Tumor necrosis factor-alpha (TNF-alpha) has been shown to induce insulin resistance in cultured cells as well as in animal models. The aim of this study was to map the in vivo mechanism whereby TNF-alpha contributes to the pathogenesis of impaired insulin signaling, using obese and lean Zucker rats in which TNF-alpha activity was inhibited through adenovirus-mediated gene transfer. We employed a replication-incompetent adenovirus-5 (Ad5) vector to endogenously express a TNF inhibitor (TNFi) gene, which encodes a chimeric protein consisting of the extracellular domain of the human 55-kDa TNF receptor joined to a mouse IgG heavy chain. Control animals consisted of rats infected with the same titer of adenovirus carrying the lac-z complementary DNA, encoding for beta-galactosidase. There was a significant reduction in plasma insulin and free fatty acid levels in TNFi obese rats 2 days following Ad5 administration. The peripheral insulin sensitivity index was 50% greater, whereas hepatic glucose output was completely suppressed during hyperinsulinemic glucose clamps in TNFi obese animals, with no differences observed between the two lean groups. The improvement in peripheral and hepatic sensitivity to insulin seen in the obese animals was independent of insulin receptor (IR) number and insulin binding affinity for IR. However, TNF-alpha neutralization led to a 2.5-fold increase in tyrosine phosphorylation of IR in skeletal muscle, whereas this was unchanged in liver. There was also a 4-fold increase in particulate protein tyrosine phosphatase activity of skeletal muscle in TNFi obese animals vs. beta-galactosidase controls, whereas protein tyrosine phosphatase activity in liver was unchanged. These results suggest that TNF-alpha is a mediator of insulin resistance in obesity and may modulate IR signaling in skeletal muscle and liver through different pathways. TNF-alpha may affect insulin action in the liver either at sites distal to the IR or indirectly, possibly because of increased provision of gluconeogenic substrates or altered counterregulation. In addition, the Ad5-mediated gene delivery system employed here provides an in vivo model that is efficient and economical for exploring mechanisms involved in TNF-alpha-induced insulin resistance in various genetic models of obesity-linked diabetes. PMID:9832430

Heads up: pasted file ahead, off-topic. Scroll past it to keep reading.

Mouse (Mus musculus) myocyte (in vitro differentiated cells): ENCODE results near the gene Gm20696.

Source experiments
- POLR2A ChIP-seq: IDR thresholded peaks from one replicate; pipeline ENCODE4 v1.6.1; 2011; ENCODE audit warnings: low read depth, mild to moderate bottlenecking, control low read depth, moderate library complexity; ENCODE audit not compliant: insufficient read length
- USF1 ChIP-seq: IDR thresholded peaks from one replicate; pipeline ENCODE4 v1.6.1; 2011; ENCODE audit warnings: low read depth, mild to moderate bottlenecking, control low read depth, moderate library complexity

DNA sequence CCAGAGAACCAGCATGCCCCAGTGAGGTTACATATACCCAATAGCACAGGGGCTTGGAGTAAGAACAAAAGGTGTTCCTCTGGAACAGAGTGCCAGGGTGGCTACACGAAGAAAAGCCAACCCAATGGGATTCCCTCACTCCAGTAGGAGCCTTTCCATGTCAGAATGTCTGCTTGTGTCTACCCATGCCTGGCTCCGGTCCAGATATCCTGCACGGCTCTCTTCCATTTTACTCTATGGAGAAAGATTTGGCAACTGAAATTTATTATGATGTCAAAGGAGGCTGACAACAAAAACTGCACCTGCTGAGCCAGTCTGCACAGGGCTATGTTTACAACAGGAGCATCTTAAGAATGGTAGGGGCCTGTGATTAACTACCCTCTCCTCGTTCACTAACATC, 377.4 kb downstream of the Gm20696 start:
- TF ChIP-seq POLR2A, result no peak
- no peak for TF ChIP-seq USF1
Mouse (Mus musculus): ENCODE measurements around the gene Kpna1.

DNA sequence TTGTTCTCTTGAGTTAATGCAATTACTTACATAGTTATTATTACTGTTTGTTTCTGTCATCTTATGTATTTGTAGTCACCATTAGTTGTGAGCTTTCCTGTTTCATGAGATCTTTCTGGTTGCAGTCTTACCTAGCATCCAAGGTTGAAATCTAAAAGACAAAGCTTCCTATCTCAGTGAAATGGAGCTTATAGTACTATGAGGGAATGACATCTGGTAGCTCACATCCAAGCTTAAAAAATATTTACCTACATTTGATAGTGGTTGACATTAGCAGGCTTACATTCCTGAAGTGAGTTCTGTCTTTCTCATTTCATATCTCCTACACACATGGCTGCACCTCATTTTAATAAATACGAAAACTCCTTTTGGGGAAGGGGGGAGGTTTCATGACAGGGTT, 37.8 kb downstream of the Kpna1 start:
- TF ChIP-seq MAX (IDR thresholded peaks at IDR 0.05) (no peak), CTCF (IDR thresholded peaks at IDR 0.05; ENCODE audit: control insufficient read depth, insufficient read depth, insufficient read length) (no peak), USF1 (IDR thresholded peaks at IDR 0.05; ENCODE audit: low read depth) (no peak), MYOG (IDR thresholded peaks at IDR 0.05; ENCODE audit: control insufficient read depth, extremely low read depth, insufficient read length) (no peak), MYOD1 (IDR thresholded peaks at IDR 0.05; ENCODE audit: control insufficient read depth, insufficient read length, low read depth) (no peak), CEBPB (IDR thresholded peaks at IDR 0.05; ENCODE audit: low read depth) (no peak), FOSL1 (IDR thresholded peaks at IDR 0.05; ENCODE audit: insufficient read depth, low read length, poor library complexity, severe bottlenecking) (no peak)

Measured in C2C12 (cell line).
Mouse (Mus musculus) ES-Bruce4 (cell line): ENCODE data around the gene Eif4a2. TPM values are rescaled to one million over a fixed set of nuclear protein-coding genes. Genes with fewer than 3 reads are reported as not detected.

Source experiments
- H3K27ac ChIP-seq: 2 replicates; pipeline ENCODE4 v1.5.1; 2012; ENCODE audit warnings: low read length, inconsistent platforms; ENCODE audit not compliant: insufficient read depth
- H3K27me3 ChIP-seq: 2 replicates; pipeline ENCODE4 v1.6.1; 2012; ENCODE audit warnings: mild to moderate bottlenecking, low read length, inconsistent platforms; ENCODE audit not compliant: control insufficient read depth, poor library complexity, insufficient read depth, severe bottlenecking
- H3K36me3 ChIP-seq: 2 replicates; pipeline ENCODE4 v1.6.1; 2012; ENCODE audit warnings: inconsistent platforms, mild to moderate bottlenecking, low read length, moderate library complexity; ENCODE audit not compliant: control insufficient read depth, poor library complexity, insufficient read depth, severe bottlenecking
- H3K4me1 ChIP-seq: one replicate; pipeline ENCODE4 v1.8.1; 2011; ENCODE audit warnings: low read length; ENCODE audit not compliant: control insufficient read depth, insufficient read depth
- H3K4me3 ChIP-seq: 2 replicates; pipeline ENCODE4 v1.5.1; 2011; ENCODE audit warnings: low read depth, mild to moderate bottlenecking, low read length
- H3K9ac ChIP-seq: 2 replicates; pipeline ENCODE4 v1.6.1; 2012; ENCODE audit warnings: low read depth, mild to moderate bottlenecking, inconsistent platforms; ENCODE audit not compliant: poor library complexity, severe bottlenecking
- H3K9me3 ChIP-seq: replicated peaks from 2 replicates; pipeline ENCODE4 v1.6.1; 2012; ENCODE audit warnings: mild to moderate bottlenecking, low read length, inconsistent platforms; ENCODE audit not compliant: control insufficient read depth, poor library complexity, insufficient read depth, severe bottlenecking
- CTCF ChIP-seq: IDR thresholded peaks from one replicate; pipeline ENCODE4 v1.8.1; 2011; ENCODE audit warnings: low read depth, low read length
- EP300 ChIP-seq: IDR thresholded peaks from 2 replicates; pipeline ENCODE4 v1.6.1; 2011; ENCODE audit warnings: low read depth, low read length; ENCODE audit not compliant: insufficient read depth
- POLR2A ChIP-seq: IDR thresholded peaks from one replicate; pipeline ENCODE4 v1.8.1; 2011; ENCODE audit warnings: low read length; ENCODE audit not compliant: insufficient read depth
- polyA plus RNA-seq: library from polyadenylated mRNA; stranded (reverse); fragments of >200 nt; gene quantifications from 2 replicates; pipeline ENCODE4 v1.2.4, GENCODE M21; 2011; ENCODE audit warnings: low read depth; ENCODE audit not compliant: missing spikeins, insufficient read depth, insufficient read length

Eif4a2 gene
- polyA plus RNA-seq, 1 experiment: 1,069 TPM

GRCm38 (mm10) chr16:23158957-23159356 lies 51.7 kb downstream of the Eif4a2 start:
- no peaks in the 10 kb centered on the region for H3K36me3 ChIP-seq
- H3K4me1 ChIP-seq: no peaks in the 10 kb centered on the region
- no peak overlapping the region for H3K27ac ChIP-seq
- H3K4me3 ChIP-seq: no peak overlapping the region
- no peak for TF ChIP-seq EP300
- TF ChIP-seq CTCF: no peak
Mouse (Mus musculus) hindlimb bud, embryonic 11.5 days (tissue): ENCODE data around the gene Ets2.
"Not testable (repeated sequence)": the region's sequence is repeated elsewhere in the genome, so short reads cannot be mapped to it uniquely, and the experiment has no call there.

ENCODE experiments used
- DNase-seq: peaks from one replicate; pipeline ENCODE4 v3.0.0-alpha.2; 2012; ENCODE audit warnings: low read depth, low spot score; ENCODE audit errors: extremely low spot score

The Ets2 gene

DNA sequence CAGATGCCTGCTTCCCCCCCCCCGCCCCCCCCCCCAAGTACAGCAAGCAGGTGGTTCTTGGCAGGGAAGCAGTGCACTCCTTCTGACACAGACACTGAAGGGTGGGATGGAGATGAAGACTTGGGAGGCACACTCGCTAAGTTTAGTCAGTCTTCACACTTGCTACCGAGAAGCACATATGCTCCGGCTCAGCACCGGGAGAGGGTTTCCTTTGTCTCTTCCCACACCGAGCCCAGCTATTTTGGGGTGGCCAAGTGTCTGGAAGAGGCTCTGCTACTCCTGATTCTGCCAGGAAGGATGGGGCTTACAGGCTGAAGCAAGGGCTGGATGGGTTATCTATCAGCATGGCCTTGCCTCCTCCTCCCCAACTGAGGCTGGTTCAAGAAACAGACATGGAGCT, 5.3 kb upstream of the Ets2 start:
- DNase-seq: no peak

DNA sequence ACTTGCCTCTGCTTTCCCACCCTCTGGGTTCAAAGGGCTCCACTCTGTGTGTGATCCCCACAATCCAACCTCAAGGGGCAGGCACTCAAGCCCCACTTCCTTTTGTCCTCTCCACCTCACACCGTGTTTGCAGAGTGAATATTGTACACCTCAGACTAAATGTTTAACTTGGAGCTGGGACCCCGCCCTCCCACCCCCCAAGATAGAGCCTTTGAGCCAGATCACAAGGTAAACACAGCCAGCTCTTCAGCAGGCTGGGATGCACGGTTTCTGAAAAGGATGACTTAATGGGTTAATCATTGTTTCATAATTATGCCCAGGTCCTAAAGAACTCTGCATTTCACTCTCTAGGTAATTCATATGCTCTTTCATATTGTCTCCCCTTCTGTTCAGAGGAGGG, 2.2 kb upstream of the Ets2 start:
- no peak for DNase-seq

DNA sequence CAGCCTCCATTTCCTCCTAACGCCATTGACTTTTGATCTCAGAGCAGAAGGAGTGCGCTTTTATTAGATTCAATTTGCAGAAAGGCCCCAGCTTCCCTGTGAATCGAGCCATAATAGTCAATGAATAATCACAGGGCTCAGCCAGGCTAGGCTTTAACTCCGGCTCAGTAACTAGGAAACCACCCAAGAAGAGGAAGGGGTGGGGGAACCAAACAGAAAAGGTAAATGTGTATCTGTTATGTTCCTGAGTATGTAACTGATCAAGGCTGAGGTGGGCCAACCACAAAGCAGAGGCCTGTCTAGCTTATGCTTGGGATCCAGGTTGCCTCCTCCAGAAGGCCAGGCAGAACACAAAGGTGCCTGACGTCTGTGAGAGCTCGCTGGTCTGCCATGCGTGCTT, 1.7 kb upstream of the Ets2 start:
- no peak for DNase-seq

Cheung, A T; Ree, D; Kolls, J K; Fuselier, J; Coy, D H; Bryer-Ash, M

1998-12-01

156

Protective effect of photodegradation product of nifedipine against tumor necrosis factor alpha-induced oxidative stress in human glomerular endothelial cells.  

PubMed

Recently, increasing evidence suggests that the antihypertensive drug nifedipine acts as a protective agent for endothelial cells, and that the activity is unrelated to its calcium channel blocking. Nitrosonifedipine (NO-NIF) is metabolically and photochemically produced from nifedipine, and NO-NIF has been recognized as a contaminant of nifedipine because it has no antihypertensive effect. Treatment of tumor necrosis factor-? (TNF-?) suppressed the cell viability and facilitated the expression of Inter-Cellular Adhesion Molecule 1(ICAM-1) in human glomerular endothelial cells (HGECs) though, pretreatment of NO-NIF significantly recovered the TNF-?-induced cell damage to the same extent as Trolox-C did, and suppressed the ICAM-1 expression in a concentration dependent manner. In addition, NO-NIF inhibited the cell toxicity induced by cumene hydroperoxide, which hampers the integrity of cell membrane through oxidative stress, as effective as Trolox-c. These data suggest that NO-NIF is a candidate for a new class of antioxidative drug that protect cells against oxidative stress in glomerular endothelial cells. PMID:21372496